Deconstructing Creole

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Umberto Ansaldo, Stephen Matthews, Lisa Lim
John Benjamins Publishing, 2007 - Language Arts & Disciplines - 290 pages
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Deconstructing Creole is a collection of studies aimed at critically assessing the idea of creole languages as a homogeneous structural type with shared and peculiar patterns of genesis. Following up on the critical discussion of notions of 'creole exceptionalism' as historical and ideological constructs, this volume tests the basic assumptions that underlie current attempts to present 'creole structure' as a special type, from typological as well as sociohistorical perspectives. The sum of the findings presented here suggests that careful empirical investigation of input varieties and contact environments can explain the structural output without recourse to an exceptional genesis scenario. Echoing calls to dissolve the notion of 'creolization' as a special diachronic process, this volume proposes that theoretically grounded approaches to the notions of simplicity, complexity, transmission, etc. do not warrant considering so-called 'creole' languages as a special synchronic type.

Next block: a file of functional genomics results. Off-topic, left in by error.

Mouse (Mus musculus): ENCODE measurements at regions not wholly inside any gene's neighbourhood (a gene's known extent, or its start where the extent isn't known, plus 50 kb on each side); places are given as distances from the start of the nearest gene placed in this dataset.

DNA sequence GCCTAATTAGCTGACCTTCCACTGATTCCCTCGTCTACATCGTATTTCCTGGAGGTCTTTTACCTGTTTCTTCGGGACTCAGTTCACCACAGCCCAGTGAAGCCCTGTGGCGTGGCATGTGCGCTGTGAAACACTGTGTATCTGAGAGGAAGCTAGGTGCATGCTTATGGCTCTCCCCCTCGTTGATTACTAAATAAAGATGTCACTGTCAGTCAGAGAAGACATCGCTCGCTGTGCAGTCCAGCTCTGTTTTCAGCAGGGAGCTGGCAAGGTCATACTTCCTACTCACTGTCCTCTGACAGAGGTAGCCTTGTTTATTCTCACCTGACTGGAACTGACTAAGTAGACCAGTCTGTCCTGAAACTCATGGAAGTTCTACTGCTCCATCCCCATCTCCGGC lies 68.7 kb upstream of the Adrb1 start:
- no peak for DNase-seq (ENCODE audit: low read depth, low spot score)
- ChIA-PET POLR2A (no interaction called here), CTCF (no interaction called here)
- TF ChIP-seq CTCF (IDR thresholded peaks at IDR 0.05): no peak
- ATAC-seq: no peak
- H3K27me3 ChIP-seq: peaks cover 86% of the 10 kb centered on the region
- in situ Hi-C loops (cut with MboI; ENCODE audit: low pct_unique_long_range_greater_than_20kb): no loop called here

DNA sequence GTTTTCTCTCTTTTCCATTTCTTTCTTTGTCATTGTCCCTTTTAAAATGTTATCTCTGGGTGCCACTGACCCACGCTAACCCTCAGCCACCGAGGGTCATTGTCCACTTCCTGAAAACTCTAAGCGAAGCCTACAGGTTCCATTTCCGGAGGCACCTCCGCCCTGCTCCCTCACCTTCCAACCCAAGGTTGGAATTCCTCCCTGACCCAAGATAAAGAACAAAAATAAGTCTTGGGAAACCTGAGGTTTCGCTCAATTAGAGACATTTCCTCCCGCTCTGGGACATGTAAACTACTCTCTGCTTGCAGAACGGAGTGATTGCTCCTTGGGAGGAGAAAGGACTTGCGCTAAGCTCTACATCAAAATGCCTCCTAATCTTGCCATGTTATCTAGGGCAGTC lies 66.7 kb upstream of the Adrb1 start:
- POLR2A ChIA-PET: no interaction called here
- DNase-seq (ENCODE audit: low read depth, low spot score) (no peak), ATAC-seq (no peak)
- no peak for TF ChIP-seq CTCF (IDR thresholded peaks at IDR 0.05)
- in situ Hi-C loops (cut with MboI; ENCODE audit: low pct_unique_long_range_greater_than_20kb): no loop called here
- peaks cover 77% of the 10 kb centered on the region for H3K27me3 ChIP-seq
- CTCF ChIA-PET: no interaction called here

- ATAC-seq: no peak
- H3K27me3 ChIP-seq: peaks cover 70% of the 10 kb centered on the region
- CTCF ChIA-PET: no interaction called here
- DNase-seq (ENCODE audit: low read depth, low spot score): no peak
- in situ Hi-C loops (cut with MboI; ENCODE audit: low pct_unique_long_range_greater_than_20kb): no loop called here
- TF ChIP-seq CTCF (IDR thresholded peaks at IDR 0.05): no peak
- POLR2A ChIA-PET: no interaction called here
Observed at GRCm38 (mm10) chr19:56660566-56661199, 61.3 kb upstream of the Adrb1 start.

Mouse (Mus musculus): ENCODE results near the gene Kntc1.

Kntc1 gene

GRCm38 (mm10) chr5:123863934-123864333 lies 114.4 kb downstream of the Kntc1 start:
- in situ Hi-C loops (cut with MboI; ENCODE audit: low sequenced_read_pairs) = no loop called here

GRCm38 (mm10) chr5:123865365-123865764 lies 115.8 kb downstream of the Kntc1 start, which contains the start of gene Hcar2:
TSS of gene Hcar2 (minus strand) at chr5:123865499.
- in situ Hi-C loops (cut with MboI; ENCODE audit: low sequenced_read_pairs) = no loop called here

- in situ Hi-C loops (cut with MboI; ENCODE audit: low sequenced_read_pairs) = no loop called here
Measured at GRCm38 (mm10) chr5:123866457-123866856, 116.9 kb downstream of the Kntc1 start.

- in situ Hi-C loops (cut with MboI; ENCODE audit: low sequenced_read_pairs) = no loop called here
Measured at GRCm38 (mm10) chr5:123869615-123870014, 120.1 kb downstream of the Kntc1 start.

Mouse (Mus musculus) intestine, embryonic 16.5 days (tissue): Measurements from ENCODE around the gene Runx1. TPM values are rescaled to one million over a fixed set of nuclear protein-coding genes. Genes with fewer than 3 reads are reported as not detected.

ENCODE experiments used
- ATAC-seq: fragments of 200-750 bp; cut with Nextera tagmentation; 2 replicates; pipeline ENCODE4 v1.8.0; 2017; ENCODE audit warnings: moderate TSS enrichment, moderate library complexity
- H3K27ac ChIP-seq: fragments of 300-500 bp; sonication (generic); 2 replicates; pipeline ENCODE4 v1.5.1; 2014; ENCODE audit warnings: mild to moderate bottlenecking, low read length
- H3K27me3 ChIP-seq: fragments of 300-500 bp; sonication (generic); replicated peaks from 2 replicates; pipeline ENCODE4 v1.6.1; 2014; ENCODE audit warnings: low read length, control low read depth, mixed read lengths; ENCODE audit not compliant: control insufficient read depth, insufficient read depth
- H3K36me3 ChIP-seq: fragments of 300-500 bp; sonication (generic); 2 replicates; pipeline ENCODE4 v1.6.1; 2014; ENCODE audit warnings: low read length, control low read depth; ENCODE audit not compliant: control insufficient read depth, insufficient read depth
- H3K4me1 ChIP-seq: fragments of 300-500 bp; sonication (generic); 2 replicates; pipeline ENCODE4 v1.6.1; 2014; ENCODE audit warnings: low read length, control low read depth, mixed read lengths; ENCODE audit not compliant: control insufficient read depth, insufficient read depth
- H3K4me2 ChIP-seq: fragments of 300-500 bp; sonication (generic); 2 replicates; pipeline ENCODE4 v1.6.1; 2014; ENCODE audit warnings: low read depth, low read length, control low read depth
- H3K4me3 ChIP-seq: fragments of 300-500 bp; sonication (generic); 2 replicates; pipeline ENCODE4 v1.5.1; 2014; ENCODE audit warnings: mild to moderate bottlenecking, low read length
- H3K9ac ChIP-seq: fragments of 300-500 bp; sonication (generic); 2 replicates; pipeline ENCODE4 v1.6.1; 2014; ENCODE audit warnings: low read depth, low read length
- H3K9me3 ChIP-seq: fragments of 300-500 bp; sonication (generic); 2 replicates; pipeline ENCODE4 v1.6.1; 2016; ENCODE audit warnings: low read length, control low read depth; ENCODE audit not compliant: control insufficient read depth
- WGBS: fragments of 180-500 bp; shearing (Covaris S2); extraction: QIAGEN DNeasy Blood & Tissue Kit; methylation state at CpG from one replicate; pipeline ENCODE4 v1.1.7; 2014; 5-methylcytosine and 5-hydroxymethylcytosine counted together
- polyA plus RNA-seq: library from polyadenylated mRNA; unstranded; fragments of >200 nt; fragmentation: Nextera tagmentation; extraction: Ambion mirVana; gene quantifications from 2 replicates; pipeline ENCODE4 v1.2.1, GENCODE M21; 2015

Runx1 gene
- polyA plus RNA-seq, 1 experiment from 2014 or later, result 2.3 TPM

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About the author (2007)

Umberto Ansaldo is Professor in Linguistics at the University of Hong Kong. His book Contact Languages: Ecology and Evolution (Cambridge, 2009) garnered the 2010 faculty research output award. He is co-editor of the Creole Language Library and editor-in-chief of Language Sciences.

Stephen Matthews is Associate Professor in Linguistics at the Chinese University of Hong Kong.

Lisa Lim is Assistant Professor and Coordinator of the Language and Communication programme at the University of Hong Kong. She co-edited The Typology of Asian Englishes (2009) and English in Multilingual, Globalising Asia (2009). She has developed the online resource LinguisticMinorities.HK, for which she won the Faculty Knowledge Exchange Award 2014.

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